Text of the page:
The collision creates a problem because each index in a hash table is supposed to store only one value

There are two fundamentals that can be used to tackle a hash collision:

1. Open Addressing –

Open addressing means where we try to resolve the collision by finding the alternative index to place the Key at.

There are 3 types of Open Addressing:

  • Rehashing

This method invokes 2 hash functions to get rid of collisions. These 2 hash functions can either be the same or different and the secondary hash function is applied continuously until an unused/vacant index is found.

E.g. Let’s take the Division Method as Primary and mid square as a secondary method.

Array size = 10.

Hash1(15) = 15%10 = 5
So 15 is placed at the 5th Index.

Hash1(25) = 25%10 = 5
Since 5 is already used, it’s a collision.

Hash2(25) = 625. Picking 1 middle element we get 2. So 25 can be placed at the 2nd Index.

So as we can see, by using 2 different hash functions, we are able to place both 15 and 25 at the 5th and 2nd index respectively.

What is Hashing

In such cases, to retrieve back the value, we first calculate the hash of the key to find the Index to first look at.

Then we need a second comparison(as the key might/not be stored at this index) of the key we are searching against the key stored at that Index. We Linearly again probe down from this Index, until the keys match too.

  • Linear Probing

When the collision occurs, using the Linear Probing technique, the closest free cell is found by linearly iterating over the cells. Here, the searching is performed sequentially, starting from the position where the collision occurs till the empty cell is not found.

Let’s understand the linear probing through an example:

Let’s have an array of size 10.
And choose a simple hash function hash(K) = (2K+ 1) % size

So we Note that the calculated index of 7 is 5 which is already occupied by another key, i.e. 2. When linear probing is applied, the nearest empty cell to the index 5 is 6; therefore, the Key=7 will be added at the index 6.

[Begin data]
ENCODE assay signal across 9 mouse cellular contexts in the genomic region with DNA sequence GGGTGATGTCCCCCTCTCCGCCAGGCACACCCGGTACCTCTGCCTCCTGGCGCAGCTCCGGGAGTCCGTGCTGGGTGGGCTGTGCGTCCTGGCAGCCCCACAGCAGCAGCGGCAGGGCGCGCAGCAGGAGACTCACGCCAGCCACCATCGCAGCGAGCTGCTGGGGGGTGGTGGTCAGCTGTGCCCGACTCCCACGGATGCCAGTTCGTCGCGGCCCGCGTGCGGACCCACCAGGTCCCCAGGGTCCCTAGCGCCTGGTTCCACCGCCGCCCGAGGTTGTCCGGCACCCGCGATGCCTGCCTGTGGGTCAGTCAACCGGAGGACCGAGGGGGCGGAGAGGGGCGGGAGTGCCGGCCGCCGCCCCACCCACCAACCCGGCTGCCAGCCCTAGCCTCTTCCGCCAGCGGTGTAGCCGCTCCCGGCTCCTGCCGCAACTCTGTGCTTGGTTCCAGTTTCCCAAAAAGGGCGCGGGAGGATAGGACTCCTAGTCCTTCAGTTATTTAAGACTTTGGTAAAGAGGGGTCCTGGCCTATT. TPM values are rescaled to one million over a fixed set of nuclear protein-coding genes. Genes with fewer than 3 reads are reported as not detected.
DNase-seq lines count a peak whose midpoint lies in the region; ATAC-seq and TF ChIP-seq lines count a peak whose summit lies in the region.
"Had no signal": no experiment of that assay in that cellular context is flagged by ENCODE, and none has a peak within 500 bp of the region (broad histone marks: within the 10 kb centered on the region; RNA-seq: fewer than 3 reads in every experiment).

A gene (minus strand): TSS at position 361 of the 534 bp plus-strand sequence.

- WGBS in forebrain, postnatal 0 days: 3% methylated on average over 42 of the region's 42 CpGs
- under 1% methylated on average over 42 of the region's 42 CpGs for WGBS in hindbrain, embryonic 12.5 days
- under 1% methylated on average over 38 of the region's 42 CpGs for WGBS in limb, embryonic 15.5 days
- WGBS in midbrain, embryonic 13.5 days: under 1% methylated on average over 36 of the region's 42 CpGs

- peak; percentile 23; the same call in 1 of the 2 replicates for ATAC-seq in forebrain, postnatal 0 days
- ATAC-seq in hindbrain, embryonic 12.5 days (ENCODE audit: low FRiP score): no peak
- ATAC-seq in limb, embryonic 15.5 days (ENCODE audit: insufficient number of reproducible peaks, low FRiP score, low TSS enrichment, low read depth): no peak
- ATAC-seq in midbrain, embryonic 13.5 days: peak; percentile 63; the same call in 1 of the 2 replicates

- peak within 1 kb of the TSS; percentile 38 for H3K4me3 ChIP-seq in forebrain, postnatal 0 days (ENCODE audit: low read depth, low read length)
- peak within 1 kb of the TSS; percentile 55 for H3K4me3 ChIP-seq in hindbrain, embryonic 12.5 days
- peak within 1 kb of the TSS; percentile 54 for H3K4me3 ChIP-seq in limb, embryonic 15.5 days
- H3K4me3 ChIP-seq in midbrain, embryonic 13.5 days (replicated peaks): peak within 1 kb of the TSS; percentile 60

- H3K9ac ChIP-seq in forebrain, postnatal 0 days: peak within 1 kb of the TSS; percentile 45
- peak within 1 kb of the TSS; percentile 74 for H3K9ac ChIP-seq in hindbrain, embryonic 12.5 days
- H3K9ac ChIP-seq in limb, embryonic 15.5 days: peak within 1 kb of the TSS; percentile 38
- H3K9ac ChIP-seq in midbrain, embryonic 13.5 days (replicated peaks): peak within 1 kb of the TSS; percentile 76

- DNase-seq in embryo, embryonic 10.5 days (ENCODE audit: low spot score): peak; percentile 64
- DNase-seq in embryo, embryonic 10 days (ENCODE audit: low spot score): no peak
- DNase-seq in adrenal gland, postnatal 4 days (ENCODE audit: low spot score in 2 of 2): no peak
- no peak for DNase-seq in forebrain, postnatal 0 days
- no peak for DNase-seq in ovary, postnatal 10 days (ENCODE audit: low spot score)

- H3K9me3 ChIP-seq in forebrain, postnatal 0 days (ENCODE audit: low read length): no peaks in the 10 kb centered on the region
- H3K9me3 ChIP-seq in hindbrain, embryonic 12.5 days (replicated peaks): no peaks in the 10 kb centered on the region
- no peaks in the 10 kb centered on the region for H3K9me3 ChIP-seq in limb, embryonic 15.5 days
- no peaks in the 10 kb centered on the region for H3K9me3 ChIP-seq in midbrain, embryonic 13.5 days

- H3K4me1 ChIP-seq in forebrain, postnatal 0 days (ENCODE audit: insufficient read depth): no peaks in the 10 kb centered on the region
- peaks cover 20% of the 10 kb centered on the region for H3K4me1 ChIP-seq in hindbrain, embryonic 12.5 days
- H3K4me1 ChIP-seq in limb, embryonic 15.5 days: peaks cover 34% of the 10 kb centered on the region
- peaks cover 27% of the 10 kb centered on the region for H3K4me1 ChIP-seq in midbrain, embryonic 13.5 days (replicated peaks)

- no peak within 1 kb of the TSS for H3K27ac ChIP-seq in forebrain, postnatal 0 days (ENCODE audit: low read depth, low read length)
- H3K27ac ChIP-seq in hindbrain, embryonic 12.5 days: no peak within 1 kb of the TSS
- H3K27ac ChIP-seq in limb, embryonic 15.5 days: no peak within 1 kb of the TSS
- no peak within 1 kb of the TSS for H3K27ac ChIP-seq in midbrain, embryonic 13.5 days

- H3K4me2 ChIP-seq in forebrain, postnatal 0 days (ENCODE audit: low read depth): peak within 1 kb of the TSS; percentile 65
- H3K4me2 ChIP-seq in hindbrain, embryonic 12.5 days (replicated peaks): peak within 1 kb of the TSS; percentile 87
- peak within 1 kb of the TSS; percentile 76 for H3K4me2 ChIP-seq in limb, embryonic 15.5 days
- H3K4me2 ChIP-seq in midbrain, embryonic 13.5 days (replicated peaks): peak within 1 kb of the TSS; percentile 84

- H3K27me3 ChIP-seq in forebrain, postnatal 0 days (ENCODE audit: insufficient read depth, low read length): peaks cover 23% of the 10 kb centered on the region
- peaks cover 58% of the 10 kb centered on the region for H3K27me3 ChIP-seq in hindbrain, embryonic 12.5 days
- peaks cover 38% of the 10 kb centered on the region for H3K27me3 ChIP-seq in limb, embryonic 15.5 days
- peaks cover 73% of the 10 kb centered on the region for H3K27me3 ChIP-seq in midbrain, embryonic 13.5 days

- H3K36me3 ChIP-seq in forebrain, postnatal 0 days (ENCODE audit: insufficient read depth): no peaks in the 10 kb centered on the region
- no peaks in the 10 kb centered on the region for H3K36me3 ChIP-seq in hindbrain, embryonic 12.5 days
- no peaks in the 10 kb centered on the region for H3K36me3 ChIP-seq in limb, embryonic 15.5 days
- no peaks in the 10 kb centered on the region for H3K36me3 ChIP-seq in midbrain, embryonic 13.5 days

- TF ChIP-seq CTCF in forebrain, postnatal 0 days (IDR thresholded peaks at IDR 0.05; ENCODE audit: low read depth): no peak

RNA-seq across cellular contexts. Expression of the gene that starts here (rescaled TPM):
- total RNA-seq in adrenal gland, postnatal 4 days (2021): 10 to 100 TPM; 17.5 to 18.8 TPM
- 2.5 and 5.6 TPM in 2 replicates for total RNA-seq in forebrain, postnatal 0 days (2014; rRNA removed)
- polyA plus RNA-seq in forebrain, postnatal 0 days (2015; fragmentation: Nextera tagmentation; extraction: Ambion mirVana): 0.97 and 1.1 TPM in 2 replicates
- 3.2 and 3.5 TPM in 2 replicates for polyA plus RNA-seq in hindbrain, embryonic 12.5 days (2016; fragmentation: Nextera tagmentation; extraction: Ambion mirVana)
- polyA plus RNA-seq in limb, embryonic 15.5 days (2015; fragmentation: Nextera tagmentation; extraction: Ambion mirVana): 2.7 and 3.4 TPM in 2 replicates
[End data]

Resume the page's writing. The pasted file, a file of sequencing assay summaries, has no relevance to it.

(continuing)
As the 5th Index is again occupied with Key=2, we can’t place 12 at 5, so we will again need to linearly probe from 5.

Similarly, the 6th index is also occupied with Key=7, we look for the next Free Index.
The 7th index is free, so we can place Key=12 at the 7th Index.
Linear probing

  • Quadratic probing

Quadratic probing is similar to linear probing, but instead of moving one step at a time to find the empty cell to place this Data at, here the next slot is computed by adding the successive value of an arbitrary polynomial in the original hashed index. To put it simply, it means we can move in a Quadratic fashion.

E.g. From 5 we can go to 5+12 = 6
Then from 6, the next slot to check can be 6 + 22 = 10.
And then next from 10 would be 10 + 32 = 19.
So as we can see, we are moving from 5 → 6 → 10 → 19
Versus the 5 → 6 → 7 → 8 in case of Linear Probing.

Here the polynomial function taken is a2a^{2}.

2. Closed Addressing –

Contrary to the Open addressing, where we found an alternative index incase of collision, here we place it at that index only using the Chaining technique.

  • Chaining

The chaining method builds a Linked list of items whose key hashes to the same value. This method requires an extra link field to each table position.
So if we compare it against Rehashing, it only uses 1 hash function, but how the Data is stored is different.

Again let’s use the same example as above to understand this:

Array size = 10.
Hash(15) = 15%10 = 5
So 15 is placed at the 5th Index.